3. Failed Balance Tests

If you suspect that your John Deere’s injector is malfunctioning or clogged, you should carry out a balance test to be able to detect the lousy injector and isolate it. Scan tools used to disable injectors are also ideal to use in separating a nozzle ready for diagnostics. When you deactivate an injector, the engine rpm drop method may not be the best diagnostic to use when conducting a balance test for the cylinder engine.

If you need a more effective method, look at the changes in the voltage, and start with the O2 sensor. Even though you disable an injector, you may miss out on dead or leaking injectors. Also, with a turned-off nozzle, other problems with the mechanical components and ignition system may not indicate an rpm loss. The voltage of a good injector drops to or under 100mV from the sensor O2. In case the injector is dead or closed, it means that its voltage didn’t change due to the compensation of the long-duration fuel trim.

Also, you can measure the fuel rail’s pressure loss while firing each injector and allowing it to pulse at certain time intervals as another valid test. The best tool to use for this test is an electronic injector tester designed to test pulse. With a gauge for fuel pressure, you get to monitor whether the fuel pressure will drop after energizing the injector. Also, to isolate the injector to get tested, you should ensure that all the electronic connectors connecting the other injectors get removed. The pressure drop is the difference you get between the maximum reading and the minimum reading.

Ideally, when opened, all injectors drop have equal pressure drop. You should get concerned if the variation goes to 1.5 psi or more. If the pressure drop is shallow or none, it means the orifice or its tip is restricted. If the pressure drop is abnormally high, it means that there’s a rich condition caused by either a worn pintle or plunger.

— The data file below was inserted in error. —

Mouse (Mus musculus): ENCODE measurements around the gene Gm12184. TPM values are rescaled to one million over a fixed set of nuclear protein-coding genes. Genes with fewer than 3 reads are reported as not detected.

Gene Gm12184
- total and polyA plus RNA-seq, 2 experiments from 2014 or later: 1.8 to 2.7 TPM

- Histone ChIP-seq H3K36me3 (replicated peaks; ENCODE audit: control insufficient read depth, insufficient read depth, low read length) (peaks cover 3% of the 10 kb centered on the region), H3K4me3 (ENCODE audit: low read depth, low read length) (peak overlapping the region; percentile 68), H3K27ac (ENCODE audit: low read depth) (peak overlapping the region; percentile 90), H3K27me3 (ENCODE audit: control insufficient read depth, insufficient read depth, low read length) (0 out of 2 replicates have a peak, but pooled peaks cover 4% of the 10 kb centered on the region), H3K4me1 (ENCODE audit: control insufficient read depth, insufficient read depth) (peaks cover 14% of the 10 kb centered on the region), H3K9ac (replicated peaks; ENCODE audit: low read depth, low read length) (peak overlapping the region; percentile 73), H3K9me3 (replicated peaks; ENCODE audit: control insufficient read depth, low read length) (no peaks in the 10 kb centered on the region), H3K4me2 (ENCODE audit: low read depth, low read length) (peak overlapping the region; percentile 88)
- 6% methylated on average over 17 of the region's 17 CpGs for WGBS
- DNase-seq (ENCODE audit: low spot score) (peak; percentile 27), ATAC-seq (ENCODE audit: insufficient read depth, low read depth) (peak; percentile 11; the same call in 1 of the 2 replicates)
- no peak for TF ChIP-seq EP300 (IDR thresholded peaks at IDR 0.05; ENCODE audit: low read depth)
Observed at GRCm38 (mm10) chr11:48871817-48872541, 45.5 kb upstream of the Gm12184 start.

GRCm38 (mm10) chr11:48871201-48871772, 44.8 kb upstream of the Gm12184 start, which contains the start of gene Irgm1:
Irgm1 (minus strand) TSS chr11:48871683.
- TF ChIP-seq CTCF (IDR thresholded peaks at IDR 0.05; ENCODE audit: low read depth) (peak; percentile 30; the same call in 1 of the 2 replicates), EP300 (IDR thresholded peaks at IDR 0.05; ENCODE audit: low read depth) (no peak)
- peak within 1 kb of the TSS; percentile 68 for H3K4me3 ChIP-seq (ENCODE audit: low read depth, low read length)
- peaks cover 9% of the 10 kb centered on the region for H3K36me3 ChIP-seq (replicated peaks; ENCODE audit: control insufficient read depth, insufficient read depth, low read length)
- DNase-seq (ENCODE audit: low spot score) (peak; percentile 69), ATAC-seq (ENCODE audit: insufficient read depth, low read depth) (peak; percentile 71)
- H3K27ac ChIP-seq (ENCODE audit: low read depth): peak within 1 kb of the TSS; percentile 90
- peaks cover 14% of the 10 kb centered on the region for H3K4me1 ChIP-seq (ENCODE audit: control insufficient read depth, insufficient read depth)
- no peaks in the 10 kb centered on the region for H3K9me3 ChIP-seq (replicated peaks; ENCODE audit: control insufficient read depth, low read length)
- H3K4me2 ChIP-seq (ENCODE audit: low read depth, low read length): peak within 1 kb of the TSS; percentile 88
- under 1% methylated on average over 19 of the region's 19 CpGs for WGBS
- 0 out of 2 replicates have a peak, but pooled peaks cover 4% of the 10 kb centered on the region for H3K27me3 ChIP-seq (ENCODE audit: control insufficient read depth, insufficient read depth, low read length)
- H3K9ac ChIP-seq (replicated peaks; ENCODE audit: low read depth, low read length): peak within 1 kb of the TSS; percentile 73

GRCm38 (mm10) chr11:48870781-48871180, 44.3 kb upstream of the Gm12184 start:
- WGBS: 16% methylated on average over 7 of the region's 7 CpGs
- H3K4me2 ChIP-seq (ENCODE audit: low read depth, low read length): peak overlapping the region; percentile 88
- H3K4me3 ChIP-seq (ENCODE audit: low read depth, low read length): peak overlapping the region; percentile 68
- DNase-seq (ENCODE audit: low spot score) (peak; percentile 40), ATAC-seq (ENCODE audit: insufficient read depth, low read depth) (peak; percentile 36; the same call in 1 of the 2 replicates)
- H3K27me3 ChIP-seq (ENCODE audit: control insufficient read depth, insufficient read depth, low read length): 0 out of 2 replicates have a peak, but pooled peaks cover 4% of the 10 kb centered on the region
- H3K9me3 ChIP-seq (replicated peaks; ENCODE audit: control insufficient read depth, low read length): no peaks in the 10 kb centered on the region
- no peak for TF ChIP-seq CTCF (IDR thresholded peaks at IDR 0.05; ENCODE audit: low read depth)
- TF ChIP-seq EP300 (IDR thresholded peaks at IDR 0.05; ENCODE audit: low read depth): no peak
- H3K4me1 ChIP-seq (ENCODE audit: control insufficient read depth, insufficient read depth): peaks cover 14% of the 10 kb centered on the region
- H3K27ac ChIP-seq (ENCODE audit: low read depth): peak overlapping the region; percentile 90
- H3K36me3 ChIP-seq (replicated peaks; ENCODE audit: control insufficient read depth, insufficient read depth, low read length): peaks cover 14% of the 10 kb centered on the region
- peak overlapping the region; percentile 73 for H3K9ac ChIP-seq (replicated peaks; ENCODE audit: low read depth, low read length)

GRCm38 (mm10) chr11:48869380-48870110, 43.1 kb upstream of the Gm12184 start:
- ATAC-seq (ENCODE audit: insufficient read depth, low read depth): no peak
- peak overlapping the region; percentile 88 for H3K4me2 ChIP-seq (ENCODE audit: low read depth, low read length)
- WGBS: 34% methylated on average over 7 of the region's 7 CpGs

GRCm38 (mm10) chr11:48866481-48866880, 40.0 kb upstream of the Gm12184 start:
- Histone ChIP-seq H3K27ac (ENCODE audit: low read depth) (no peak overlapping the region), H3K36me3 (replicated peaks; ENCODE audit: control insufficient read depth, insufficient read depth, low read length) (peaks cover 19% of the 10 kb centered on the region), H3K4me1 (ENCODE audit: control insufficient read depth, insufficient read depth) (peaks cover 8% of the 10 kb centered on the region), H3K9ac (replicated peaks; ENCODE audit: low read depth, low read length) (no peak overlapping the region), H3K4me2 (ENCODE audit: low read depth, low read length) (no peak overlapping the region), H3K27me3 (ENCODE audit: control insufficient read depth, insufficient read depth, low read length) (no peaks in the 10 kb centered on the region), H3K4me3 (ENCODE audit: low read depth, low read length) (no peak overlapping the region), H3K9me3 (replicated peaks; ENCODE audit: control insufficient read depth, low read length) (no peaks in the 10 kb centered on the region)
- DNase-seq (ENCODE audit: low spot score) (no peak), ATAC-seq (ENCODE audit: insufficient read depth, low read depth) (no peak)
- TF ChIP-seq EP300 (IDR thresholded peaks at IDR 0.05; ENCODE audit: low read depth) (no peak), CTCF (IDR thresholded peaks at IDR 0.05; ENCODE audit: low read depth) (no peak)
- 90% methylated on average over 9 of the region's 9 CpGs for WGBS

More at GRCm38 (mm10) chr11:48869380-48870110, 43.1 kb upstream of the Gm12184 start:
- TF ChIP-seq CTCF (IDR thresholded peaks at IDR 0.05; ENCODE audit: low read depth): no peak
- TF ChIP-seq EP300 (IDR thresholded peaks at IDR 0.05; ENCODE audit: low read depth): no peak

4. Won’t Start Even with Full Tank

If your John Deere engine has contaminated oil, it may lose power, refuse to start, crank, fail to economize fuel, or stall. Luckily, you get to see signs of contaminated fuel immediately, you refuel. Your fuel gauge needle will indicate a diagnostic red flag. Always remember to inquire if your John Deere machine has gotten refueled of late. Some drivers may add fuel instead of topping off the tanks.

5. Lack of Maintenance

When did you last service your John Deere engine? If you’ve stayed long before replacing the filter and changing the oil, the chances are that your fuel injectors may get damaged. An engine that operates with direct fuel injection may have its camshaft lobe worn out if the oil doesn’t get changed.


As illustrated above, fuel injections are essential for our engines, but their developing issues and problems is inevitable. As a result, you should change them frequently. If you are not sure when to replace your John Deere fuel injection, the signs described above will help you.